My dad’s Egyptian spiced and fried cauliflower takes a cruciferous vegetable that’s bland, even in color, and adds complex layers of flavor and fragrance through a trio of aromatic spices: cumin, coriander, and turmeric. A crispy, golden-brown battered shell now surrounds the cauliflower florets. The golden shell is speckled with eye-catching flecks of green and red, finishing with the soft (but never soggy!) cauliflower hidden inside. A tasty way to spice up this Egyptian food.
When winter comes knocking, get yourself warmed up with this delicious, vegan-friendly, and easy-to-make, traditional Egyptian recipes for lentil soup. This soup is a staple in Egyptian cuisine because of its familiar and soul-warming flavor.
This soup is a mixture of various vegetables like red lentils, potatoes, carrots, celery, etc., seasoned with cumin, paprika, cayenne, and turmeric for an added spicy kick. I can’t imagine a better comfort food choice for your chilly nights.
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You may have heard of these Egyptian recipes once or twice before. They are a blend of mashed chickpeas, tahini, lemon juice, garlic, and other seasonings. For the most part, it is used as a dip or spread to bread, sandwiches, and even as a sauce to some pasta.
The best hummus is lusciously creamy, yet somehow light and fluffy. It’s beautifully smooth and swirled, and begging to be scooped up onto a wedge of pita bread. It’s nutty and tangy, thanks to the tahini, with notes of bright, fresh lemon and mellow garlic.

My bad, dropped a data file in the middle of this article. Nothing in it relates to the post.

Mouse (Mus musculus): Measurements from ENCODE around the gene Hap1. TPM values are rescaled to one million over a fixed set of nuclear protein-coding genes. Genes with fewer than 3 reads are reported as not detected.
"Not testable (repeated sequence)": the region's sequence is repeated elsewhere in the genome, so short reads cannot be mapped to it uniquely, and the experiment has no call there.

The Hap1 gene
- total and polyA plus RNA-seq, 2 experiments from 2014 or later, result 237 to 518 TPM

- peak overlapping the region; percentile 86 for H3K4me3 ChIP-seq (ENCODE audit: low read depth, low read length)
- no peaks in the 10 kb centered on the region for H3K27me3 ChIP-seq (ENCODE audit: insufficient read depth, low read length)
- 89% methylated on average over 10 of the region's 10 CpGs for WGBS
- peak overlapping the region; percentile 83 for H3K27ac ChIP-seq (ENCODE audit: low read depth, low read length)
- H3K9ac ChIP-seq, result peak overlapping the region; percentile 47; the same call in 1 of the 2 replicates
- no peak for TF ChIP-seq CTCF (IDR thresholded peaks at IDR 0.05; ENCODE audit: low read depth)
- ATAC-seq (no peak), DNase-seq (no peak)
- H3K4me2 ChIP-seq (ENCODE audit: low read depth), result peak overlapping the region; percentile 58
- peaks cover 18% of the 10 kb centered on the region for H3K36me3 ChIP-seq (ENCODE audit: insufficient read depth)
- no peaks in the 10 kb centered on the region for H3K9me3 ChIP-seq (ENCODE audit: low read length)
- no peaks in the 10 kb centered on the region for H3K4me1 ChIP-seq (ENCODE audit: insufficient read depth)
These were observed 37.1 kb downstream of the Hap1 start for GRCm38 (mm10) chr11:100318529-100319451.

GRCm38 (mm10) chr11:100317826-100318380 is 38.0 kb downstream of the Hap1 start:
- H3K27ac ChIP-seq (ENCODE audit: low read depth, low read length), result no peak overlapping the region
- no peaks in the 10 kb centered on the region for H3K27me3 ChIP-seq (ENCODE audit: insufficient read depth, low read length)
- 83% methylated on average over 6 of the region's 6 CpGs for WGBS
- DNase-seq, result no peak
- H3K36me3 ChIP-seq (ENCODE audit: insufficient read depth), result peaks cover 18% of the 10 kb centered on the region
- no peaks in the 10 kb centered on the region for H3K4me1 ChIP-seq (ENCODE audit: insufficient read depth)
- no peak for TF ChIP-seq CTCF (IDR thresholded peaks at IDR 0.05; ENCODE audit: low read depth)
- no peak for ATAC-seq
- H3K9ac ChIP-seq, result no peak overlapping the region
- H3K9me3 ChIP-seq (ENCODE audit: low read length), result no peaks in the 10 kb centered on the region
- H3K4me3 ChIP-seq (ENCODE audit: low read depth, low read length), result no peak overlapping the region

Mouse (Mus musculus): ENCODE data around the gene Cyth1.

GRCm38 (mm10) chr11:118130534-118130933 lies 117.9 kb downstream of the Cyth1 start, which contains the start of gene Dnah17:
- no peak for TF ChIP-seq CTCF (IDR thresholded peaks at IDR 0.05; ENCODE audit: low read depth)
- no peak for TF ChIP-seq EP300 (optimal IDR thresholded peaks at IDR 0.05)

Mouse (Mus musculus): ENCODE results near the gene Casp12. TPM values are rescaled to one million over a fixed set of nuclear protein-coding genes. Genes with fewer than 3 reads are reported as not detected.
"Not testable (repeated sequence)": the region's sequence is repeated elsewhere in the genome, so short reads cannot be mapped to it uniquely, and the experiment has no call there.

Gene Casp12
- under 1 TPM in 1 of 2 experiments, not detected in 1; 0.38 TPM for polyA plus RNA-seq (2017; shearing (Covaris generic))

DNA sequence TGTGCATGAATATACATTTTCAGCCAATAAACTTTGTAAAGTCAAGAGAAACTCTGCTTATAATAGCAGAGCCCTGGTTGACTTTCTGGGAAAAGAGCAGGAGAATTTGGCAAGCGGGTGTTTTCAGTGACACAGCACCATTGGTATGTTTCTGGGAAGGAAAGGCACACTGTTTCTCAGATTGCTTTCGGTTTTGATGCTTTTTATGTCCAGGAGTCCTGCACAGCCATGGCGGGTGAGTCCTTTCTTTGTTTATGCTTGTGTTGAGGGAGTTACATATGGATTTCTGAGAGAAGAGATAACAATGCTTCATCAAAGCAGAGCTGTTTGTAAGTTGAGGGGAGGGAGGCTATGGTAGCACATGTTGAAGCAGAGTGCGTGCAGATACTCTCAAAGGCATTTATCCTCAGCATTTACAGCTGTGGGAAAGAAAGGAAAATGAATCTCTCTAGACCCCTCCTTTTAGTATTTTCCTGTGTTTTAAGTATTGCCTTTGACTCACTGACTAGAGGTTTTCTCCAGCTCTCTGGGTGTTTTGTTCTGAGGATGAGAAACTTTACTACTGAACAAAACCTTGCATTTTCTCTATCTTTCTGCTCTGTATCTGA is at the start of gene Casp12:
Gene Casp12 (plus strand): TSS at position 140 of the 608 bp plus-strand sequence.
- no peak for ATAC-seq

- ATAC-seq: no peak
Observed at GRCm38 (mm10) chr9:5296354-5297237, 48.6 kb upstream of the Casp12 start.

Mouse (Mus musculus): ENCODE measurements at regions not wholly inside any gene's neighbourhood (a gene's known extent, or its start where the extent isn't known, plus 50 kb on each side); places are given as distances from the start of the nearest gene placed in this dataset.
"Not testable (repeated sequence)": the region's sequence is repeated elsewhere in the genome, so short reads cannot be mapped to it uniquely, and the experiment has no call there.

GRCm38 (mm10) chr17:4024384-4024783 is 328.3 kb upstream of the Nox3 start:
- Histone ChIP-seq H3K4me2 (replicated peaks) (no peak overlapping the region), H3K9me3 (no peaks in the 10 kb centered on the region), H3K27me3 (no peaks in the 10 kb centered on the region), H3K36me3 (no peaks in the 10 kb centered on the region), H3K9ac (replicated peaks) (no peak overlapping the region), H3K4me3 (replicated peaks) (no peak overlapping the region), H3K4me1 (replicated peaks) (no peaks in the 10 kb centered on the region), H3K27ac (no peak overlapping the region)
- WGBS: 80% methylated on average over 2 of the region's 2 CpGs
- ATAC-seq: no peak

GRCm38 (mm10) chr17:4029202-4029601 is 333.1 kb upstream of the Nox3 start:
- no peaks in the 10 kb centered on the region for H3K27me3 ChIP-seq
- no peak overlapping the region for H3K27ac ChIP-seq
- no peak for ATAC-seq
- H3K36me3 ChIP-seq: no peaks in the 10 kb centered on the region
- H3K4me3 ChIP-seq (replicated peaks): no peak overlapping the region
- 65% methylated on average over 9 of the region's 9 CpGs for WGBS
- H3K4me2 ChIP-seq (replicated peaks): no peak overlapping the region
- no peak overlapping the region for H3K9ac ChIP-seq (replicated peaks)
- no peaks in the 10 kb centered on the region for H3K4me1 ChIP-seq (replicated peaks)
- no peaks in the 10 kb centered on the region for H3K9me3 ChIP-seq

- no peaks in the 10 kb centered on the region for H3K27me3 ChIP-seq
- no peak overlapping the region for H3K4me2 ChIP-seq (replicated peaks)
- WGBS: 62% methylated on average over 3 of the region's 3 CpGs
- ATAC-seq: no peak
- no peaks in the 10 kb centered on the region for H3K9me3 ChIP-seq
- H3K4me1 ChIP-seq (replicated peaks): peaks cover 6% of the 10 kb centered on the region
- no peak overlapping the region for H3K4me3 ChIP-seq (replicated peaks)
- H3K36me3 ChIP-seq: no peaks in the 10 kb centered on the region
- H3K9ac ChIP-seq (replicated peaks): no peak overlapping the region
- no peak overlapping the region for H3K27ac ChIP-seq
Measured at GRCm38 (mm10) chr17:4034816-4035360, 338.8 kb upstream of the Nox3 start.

Here is a vegan and healthy side dish for you to try out. Molokhia is a soup made mainly from the leaves of the molokhia plant and seasoned with lemon juice, garlic as well as coriander. If you wish to make this at home, try finding the Egyptian cuisine plant in Middle Eastern or Asian food stores.
At first glance, this soup might be a bit unappetizing because of its slimy texture. However, I can assure you it tastes a whole lot better than it looks. The best way to eat this is with some bread, rice, or roasted veggie, and if you are not vegetarian, some chicken would be great.
Bissara is a crisscross between a dip and a soup. It is a soup made mainly of puréed broad beans and seasoned with garlic, olive oil, cumin, red pepper, lemon juice, and salt. If you are looking for a way to bring protein and vitamins into your Egyptian food, try this soup.
The best way I can think of to describe the taste of this soup is homey and comforting. It is the ideal side dish to enjoy on cold nights or share with family during gatherings. You can have it as a dip for bread or even as a sauce for grilled meat.